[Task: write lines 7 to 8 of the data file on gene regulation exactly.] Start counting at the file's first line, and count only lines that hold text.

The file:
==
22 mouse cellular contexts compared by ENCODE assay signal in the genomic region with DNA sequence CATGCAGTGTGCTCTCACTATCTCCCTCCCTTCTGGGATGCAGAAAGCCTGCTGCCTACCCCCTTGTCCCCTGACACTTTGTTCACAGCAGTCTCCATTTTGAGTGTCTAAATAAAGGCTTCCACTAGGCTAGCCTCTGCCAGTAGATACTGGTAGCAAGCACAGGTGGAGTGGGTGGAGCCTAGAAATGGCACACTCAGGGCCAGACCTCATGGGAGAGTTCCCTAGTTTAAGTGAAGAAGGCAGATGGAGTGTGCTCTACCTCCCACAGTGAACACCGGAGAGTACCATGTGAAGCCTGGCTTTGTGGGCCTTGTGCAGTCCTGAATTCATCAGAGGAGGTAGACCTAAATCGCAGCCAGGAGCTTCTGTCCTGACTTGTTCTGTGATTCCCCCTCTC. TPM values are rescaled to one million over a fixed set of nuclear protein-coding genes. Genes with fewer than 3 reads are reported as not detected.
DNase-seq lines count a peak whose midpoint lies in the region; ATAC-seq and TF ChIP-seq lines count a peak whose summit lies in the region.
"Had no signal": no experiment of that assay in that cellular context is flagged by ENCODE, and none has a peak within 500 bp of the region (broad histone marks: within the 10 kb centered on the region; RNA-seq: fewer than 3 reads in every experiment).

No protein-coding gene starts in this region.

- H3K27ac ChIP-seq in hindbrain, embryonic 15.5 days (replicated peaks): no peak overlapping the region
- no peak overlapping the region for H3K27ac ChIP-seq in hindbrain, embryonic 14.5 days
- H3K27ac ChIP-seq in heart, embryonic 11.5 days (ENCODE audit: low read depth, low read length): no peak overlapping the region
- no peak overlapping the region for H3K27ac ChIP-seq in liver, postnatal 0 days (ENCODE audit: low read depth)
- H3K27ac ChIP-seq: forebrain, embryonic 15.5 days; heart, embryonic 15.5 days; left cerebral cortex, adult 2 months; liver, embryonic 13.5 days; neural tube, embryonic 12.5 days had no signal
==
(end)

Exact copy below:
- H3K27ac ChIP-seq in heart, embryonic 11.5 days (ENCODE audit: low read depth, low read length): no peak overlapping the region
- no peak overlapping the region for H3K27ac ChIP-seq in liver, postnatal 0 days (ENCODE audit: low read depth)